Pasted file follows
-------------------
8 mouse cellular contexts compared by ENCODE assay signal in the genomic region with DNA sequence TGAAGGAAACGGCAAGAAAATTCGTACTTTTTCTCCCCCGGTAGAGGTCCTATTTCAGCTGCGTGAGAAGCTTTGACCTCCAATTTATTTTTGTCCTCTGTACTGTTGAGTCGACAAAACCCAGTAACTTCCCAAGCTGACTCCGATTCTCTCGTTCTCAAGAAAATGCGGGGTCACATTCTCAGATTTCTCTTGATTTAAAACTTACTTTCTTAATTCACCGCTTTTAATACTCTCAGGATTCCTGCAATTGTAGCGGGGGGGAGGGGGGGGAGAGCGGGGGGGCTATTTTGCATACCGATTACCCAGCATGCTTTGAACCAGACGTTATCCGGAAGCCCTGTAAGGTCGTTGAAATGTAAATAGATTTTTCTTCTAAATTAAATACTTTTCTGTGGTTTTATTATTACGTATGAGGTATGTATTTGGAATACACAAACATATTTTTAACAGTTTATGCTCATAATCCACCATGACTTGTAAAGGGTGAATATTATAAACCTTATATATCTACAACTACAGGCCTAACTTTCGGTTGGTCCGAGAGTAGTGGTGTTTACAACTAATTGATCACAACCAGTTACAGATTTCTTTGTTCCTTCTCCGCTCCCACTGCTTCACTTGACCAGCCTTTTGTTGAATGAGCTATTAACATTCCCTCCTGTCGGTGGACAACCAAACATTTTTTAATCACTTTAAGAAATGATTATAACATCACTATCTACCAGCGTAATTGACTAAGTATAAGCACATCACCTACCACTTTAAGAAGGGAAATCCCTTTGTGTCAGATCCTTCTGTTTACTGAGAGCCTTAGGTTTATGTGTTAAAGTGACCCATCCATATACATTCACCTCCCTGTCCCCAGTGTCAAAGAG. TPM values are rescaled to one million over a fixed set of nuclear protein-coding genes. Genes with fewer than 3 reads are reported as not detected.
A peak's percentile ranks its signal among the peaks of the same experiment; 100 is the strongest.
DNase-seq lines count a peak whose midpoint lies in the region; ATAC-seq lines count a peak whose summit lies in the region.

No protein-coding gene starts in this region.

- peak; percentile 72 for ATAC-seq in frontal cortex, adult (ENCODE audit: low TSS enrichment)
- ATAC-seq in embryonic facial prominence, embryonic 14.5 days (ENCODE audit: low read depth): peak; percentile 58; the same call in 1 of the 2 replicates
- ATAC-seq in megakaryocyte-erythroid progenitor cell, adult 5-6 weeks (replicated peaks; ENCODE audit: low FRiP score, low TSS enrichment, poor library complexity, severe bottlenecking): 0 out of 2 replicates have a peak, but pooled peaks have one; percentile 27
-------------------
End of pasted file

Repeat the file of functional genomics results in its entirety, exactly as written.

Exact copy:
8 mouse cellular contexts compared by ENCODE assay signal in the genomic region with DNA sequence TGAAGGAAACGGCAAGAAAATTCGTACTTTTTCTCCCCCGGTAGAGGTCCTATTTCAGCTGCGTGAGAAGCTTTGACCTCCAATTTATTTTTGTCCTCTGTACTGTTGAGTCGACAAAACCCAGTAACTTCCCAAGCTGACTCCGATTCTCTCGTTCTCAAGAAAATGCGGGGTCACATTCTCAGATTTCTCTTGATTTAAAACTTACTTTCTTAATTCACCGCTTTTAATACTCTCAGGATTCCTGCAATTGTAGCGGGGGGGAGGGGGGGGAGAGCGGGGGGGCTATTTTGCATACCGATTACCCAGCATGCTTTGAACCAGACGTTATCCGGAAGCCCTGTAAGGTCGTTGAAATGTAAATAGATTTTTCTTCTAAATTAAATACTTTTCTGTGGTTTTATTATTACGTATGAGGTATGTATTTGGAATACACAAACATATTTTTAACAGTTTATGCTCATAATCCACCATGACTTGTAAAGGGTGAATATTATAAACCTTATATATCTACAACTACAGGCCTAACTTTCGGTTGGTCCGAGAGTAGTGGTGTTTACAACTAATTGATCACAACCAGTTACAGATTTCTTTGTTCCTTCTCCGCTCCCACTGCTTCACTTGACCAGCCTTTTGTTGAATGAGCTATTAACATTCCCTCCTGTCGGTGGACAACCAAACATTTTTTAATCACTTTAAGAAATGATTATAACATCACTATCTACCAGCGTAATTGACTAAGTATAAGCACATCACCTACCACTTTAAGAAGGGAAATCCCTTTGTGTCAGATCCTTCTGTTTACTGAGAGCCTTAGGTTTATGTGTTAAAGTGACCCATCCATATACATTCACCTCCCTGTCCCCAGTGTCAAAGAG. TPM values are rescaled to one million over a fixed set of nuclear protein-coding genes. Genes with fewer than 3 reads are reported as not detected.
A peak's percentile ranks its signal among the peaks of the same experiment; 100 is the strongest.
DNase-seq lines count a peak whose midpoint lies in the region; ATAC-seq lines count a peak whose summit lies in the region.

No protein-coding gene starts in this region.

- peak; percentile 72 for ATAC-seq in frontal cortex, adult (ENCODE audit: low TSS enrichment)
- ATAC-seq in embryonic facial prominence, embryonic 14.5 days (ENCODE audit: low read depth): peak; percentile 58; the same call in 1 of the 2 replicates
- ATAC-seq in megakaryocyte-erythroid progenitor cell, adult 5-6 weeks (replicated peaks; ENCODE audit: low FRiP score, low TSS enrichment, poor library complexity, severe bottlenecking): 0 out of 2 replicates have a peak, but pooled peaks have one; percentile 27